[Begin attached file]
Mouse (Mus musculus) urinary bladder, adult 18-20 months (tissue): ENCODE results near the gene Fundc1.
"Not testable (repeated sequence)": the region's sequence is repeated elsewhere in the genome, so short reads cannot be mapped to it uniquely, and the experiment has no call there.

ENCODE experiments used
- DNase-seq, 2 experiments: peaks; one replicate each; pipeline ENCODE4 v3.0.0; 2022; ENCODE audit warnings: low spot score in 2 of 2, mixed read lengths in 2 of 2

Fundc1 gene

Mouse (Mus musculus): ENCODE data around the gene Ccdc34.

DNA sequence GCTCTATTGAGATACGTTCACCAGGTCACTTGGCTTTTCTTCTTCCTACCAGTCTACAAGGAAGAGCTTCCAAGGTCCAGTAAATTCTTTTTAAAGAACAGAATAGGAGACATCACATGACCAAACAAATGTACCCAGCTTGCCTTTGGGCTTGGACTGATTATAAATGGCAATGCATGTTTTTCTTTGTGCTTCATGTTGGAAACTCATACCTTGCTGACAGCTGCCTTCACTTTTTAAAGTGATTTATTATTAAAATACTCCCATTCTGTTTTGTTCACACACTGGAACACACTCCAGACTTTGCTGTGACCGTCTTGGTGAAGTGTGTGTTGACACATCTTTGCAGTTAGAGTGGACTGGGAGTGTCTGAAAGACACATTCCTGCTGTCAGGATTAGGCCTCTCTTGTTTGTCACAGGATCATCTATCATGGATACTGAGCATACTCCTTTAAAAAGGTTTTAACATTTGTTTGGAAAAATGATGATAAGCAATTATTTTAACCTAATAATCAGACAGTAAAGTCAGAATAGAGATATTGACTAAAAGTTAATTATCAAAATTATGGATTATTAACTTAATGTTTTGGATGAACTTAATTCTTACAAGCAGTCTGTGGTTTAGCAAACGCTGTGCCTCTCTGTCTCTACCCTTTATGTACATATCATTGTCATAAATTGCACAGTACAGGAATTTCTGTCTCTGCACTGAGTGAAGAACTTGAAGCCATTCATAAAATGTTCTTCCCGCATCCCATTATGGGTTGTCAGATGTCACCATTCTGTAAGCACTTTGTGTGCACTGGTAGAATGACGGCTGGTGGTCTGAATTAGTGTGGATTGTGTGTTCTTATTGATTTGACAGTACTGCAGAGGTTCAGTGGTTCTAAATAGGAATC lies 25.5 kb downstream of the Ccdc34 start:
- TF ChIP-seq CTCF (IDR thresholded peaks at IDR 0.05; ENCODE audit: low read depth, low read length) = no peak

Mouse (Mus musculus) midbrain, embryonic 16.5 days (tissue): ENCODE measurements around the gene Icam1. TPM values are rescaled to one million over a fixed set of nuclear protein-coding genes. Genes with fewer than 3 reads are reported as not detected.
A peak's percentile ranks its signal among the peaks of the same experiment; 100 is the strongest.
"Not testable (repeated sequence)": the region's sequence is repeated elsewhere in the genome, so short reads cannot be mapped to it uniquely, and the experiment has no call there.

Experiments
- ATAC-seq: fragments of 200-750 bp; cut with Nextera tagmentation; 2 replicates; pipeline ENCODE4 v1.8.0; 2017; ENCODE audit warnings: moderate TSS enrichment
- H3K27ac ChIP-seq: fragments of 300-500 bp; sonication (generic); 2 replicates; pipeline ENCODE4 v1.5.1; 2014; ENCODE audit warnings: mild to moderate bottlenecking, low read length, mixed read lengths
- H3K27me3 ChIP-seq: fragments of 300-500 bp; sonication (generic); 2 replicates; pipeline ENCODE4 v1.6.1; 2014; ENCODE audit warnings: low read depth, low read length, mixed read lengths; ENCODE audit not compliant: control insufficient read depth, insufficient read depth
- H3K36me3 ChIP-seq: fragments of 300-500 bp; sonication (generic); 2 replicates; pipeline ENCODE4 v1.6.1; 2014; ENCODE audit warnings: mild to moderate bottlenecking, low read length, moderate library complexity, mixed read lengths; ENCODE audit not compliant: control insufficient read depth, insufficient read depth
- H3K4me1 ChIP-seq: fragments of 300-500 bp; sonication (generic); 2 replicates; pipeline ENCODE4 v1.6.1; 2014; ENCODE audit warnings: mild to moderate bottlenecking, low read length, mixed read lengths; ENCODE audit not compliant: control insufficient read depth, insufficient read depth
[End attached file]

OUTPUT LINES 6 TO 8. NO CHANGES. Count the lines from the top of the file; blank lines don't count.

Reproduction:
Mouse (Mus musculus): ENCODE data around the gene Ccdc34.

DNA sequence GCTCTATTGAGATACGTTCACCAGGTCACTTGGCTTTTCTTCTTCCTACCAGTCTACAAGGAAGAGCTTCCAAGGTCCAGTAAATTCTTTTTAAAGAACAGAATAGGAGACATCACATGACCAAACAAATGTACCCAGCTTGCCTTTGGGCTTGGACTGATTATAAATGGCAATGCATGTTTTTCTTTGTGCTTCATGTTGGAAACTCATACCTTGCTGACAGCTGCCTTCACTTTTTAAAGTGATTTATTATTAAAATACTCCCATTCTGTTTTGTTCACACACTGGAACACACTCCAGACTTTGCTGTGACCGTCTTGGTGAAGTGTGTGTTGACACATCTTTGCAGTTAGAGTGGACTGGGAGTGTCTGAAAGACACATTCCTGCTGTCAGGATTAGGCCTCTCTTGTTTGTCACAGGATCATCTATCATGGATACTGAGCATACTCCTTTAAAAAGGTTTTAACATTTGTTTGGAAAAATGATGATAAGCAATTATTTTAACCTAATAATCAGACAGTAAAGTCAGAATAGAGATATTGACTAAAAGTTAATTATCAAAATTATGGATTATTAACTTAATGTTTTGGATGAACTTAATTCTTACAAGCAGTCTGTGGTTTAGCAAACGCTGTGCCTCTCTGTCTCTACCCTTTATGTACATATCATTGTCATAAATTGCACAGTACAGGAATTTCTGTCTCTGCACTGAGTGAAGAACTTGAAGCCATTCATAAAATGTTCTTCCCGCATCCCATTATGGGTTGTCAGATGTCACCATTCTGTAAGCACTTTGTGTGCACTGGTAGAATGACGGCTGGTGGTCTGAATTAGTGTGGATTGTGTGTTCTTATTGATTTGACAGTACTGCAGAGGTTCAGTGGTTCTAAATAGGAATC lies 25.5 kb downstream of the Ccdc34 start:
- TF ChIP-seq CTCF (IDR thresholded peaks at IDR 0.05; ENCODE audit: low read depth, low read length) = no peak